“Upon further editorial review, we found this story did not meet our standards. We’ve removed it and apologize,” the outlet said in an editor’s note that replaced the original story under the same URL.
Chopra, a Bollywood star whose fame extended to the West in recent years when she was cast as the lead in ABC drama Quantico, married Jonas last weekend in a lavish ceremony in India. The nuptials got waves of attention from the celebrity media, which chronicled details such as the couple’s custom Ralph Lauren-designed outfits and Chopra’s 75-foot veil.
Written by Mariah Smith, a young African-American writer, comedian and producer, the Cut article zeroed in on the excesses of the couple in a jaundiced tone that offended many readers. Those familiar with the multi-day tradition of Indian weddings say Smith misinterpreted many customs deeply rooted in the culture. While the piece itself is no longer online, a cached version shows lines painting Chopra as manipulative. “She’s a scam artist who never even took the time to make sure he was comfortable riding a horse before arranging for him to enter their wedding ceremony on horseback,” Smith wrote.
Sophie Turner, the fiancée of Joe Jonas (Nick’s brother), joined the backlash, calling the piece “wildly inappropriate and totally disgusting.”
The Cut, which has broken several stories during the #MeToo era and in recent years joined the top tier of female-focused media outlets, describes itself as “the premier destination for women with sharp, stylish minds.” It is also considered fertile ground for TV and film development, as Deadline’s Mike Fleming reported today in a story about Netflix prevailing in a heated auction for The Watcher, which is based on an article on the Cut.
New York magazine declined further comment when contacted by Deadline. Smith, who has gained minor attention for her blog documenting continuity errors in Keeping Up with the Kardashians, did not immediately respond to Deadline’s request for comment.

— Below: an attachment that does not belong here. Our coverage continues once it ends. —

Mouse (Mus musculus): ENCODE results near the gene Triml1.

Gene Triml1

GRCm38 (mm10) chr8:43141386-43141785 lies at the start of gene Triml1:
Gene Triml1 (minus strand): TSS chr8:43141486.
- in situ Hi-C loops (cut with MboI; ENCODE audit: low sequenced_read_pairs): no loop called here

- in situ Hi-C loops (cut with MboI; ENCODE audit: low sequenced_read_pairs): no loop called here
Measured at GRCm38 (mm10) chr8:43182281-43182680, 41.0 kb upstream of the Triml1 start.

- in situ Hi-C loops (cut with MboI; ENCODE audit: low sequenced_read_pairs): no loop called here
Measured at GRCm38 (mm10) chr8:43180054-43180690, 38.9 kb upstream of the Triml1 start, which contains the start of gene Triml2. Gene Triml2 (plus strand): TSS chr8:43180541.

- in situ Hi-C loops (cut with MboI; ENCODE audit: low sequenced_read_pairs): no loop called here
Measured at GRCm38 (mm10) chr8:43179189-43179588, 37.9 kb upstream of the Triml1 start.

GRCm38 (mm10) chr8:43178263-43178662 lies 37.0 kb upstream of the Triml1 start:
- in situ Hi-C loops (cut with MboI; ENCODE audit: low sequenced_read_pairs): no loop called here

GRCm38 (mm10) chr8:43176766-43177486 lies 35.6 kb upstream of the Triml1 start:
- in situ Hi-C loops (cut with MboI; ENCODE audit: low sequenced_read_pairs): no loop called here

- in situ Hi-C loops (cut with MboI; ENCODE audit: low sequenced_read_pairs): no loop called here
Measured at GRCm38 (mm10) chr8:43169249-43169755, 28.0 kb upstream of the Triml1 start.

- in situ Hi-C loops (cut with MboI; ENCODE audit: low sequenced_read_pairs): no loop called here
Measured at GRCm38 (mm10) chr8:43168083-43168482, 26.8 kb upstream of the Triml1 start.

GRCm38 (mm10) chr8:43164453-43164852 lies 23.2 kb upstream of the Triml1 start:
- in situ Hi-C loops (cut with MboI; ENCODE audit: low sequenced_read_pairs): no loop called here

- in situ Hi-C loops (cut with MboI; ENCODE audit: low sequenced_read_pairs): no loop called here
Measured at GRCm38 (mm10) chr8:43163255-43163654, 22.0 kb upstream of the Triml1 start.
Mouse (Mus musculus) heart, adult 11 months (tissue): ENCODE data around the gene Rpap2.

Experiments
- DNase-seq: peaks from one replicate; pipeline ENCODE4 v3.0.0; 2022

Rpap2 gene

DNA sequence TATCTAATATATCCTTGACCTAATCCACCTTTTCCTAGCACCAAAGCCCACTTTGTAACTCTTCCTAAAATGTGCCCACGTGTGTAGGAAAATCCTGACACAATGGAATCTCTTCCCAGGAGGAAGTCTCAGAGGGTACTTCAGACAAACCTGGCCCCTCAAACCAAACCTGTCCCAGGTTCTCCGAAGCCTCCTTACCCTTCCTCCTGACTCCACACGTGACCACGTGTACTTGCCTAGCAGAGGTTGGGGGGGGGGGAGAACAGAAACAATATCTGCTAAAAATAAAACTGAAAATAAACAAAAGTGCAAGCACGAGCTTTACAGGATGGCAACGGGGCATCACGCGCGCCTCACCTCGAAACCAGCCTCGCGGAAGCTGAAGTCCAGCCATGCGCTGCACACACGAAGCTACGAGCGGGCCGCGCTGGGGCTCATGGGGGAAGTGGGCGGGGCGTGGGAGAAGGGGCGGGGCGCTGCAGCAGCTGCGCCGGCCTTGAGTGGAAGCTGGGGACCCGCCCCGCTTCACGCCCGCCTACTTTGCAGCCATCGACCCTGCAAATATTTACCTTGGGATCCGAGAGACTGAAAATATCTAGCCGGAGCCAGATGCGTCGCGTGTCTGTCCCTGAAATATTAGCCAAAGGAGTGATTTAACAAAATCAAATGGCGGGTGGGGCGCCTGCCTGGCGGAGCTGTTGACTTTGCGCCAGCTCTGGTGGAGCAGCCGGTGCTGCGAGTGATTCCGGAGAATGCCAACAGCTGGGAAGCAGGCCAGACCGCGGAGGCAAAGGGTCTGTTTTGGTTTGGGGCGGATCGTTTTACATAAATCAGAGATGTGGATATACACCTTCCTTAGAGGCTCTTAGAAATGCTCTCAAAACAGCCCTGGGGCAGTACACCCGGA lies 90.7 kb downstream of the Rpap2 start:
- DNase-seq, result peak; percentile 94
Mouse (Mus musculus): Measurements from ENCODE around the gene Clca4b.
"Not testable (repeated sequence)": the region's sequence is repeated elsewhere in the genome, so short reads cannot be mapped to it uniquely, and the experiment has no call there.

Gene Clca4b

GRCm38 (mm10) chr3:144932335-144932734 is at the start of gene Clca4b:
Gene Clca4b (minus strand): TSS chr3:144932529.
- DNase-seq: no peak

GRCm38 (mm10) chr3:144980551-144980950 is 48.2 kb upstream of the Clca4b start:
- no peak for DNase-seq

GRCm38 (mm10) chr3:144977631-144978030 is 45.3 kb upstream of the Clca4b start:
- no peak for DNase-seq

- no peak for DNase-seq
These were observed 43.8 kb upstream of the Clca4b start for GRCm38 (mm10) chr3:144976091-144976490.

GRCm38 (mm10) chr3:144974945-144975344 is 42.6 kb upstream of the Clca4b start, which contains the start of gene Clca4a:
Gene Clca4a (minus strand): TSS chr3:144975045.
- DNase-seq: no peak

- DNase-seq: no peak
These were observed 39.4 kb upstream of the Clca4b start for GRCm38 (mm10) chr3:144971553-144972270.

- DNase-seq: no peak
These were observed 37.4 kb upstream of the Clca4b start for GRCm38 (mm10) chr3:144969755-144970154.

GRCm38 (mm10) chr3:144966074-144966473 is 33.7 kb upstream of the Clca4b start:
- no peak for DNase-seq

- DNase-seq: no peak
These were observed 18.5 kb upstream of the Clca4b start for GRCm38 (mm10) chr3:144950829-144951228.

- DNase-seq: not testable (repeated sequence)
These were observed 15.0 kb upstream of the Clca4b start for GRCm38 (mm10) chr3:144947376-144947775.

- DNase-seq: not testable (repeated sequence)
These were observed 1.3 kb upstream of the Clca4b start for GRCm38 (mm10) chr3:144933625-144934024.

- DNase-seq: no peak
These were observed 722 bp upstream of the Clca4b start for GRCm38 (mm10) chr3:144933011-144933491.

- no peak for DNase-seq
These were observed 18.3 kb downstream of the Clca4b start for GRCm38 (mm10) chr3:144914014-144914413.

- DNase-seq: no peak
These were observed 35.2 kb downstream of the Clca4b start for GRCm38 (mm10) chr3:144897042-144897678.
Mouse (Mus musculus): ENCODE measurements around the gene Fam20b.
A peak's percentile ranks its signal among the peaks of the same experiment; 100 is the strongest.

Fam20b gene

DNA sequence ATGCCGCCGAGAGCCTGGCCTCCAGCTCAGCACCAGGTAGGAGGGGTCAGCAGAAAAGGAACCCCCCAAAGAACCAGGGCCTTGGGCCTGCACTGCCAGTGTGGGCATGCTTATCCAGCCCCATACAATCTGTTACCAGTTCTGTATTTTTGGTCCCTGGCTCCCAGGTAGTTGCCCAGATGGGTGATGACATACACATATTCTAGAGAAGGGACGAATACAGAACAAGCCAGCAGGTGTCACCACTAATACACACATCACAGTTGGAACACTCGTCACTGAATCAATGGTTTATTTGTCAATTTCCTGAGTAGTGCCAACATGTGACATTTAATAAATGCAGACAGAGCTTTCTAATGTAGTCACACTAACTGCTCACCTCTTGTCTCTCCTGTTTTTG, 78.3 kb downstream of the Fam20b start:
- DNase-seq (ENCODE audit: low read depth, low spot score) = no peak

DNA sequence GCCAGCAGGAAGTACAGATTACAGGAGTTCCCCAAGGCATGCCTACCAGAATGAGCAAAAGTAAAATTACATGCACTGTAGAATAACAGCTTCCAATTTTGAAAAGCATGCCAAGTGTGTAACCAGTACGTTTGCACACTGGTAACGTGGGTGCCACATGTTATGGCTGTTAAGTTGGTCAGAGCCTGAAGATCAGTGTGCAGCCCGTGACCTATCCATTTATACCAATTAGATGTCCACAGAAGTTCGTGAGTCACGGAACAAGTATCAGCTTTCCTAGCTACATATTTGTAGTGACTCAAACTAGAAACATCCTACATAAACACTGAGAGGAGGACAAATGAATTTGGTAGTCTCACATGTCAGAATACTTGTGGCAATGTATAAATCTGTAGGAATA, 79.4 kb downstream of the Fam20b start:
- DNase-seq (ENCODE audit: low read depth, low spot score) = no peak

Here are some of the tweets that have circulated over the past few hours:
Not saying the writers are blameless here! But as a writer, I have had plenty of misguided, poorly formed ideas that thankfully never got published because I had good editors. It's an editor's responsibility to say "that doesn't track" or "hey, that's offensive." Do better.
— Louis All Is Calm All Is Bright-zman (@LouisPeitzman) December 5, 2018
Baffled by this wholly sexist and a tad bit racist takedown of @priyankachopra as a "global scam artist" just for being a successful brown woman monetising a personal milestone, literally in the exact same tradition of decades-old celebrity culture ?! https://t.co/0zgeruklSW
— Ritika Bhatia (@riottika) December 5, 2018
The sexism, racism & xenophobia really jumped out lol. You're so mad that a deserving Indian woman found someone who values her worth. The one time a South Asian woman is thriving in Hollywood after working so hard, she gets called a scammer. I hope you do some soul-searching.
— Eva (@EvaFromThe6ix) December 5, 2018
This is wildly inappropriate and totally disgusting. Very disappointed that The Cut would give anyone a platform to spew such bullshit. https://t.co/iYKaifKJP6
— Sophie Turner (@SophieT) December 5, 2018
If it really doesn't meet your editorial standard, maybe tell the writer to un-tweet praise she got for writing the piece pic.twitter.com/YTweO46qzY
— Tweet_Deck The Halls (@Tweet_Dec) December 5, 2018